Share this entry

Share this page

hooker

Pronunciation: /ˈhʊkər; ˈhʊkə(r)/

Translation of hooker in Spanish:

noun/nombre

  • 1 (prostitute) prostituta (feminine), puta (feminine) [vulgar]
    Example sentences
    • She winced at the sight of them, holding onto his hand out of fear that they would grab her and lead her into their world of hookers and prostitutes.
    • It's full of hookers and prostitutes, and you may even be lured into their traps.
    • On the other end of the spectrum is Tim, 47, a writer, who confessed to his now-wife that he used to see street hookers regularly.
  • 2 (in rugby) talonador, (masculine, feminine)
    Example sentences
    • Paul was impressive last week against Salford after switching from scrum half to hooker early on after Aaron Smith suffered a head injury.
    • The changes included a first cap for substitute flank Tim Dullane and a complete reshuffle of the front-row to accommodate reserve hooker Hanyani Shimange.
    • The man who stood out in the lineouts against the Italians was new captain Bobby Skinstad, but the wet conditions will make it difficult for the hookers to get the ball in straight when throwing at the back.

Definition of hooker in:

Share this entry

Share this page

 

What do you find interesting about this word or phrase?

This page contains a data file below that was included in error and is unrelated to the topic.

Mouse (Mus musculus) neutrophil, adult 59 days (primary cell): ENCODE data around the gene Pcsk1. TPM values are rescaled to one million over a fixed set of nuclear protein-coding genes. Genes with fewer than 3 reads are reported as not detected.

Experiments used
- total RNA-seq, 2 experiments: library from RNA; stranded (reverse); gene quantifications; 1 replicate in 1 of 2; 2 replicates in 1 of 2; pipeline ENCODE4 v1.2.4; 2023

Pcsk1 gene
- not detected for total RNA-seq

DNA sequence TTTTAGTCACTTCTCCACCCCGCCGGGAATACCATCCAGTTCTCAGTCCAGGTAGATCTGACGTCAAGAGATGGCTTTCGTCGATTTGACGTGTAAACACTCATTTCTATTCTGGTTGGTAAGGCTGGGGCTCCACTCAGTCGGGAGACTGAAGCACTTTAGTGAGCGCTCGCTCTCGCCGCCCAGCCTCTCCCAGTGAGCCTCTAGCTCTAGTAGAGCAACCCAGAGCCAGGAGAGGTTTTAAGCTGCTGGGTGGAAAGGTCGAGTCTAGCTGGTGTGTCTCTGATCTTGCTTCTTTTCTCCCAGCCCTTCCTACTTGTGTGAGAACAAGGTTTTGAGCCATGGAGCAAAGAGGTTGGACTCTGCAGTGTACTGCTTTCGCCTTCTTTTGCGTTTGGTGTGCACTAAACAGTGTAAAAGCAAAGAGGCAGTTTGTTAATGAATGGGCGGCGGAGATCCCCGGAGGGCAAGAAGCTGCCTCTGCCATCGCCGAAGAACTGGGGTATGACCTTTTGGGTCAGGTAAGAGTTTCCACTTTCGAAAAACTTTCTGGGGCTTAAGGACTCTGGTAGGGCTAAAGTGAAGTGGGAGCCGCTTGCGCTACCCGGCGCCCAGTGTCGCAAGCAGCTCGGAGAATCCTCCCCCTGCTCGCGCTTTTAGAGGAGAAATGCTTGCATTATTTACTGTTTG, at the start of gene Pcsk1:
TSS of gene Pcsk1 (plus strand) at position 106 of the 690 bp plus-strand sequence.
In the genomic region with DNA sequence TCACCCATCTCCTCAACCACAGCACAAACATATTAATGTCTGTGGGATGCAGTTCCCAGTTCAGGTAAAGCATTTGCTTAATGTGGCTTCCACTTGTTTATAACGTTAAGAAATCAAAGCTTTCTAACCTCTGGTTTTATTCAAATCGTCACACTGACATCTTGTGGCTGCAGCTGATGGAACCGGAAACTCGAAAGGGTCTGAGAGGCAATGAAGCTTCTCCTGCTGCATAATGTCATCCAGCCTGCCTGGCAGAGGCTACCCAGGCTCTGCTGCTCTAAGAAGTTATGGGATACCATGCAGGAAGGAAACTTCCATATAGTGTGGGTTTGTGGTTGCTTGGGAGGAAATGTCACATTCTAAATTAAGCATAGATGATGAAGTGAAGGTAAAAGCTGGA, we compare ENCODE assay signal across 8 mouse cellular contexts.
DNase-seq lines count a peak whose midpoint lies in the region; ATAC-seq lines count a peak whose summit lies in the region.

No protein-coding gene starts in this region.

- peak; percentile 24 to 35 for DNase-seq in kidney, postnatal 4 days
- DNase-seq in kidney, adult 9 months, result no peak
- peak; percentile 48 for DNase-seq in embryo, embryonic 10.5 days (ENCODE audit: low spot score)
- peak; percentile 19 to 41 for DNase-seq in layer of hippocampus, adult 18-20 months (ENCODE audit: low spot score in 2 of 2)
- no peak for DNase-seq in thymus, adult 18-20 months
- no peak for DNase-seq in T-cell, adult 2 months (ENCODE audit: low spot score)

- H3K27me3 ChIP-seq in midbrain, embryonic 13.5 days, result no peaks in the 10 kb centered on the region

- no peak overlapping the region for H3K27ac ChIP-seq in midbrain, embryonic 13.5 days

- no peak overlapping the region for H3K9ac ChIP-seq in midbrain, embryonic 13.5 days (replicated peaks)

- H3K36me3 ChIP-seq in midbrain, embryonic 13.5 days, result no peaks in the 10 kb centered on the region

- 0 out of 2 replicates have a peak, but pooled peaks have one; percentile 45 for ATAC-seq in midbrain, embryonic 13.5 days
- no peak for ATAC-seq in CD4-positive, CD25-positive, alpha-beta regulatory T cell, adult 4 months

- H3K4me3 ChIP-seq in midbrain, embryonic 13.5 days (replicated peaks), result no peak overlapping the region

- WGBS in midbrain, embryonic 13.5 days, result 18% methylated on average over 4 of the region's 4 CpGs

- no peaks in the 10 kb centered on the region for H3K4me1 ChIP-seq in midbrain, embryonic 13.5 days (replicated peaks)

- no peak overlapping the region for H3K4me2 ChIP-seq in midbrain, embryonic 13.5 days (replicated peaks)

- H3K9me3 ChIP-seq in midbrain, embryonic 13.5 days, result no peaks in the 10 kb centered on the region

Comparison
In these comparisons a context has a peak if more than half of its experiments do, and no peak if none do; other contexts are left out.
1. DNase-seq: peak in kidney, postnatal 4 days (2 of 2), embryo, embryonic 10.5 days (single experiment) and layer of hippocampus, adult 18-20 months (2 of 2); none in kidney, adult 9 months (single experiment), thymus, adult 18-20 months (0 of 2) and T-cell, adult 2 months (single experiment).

Comments that don't adhere to our Community Guidelines may be moderated or removed.

Get more from Oxford Dictionaries

Subscribe to remove adverts and access premium resources

Word of the day llanero
m,f
plainsman …
Cultural fact of the day

Spain's 1978 Constitution granted areas of competence competencias to each of the autonomous regions it created. It also established that these could be modified by agreements, called estatutos de autonomía or just estatutos, between central government and each of the autonomous regions. The latter do not affect the competencias of central government which controls the army, etc. For example, Navarre, the Basque Country and Catalonia have their own police forces and health services, and collect taxes on behalf of central government. Navarre has its own civil law system, fueros, and can levy taxes which are different to those in the rest of Spain. In 2006, Andalusia, Valencia and Catalonia renegotiated their estatutos. The Catalan Estatut was particularly contentious.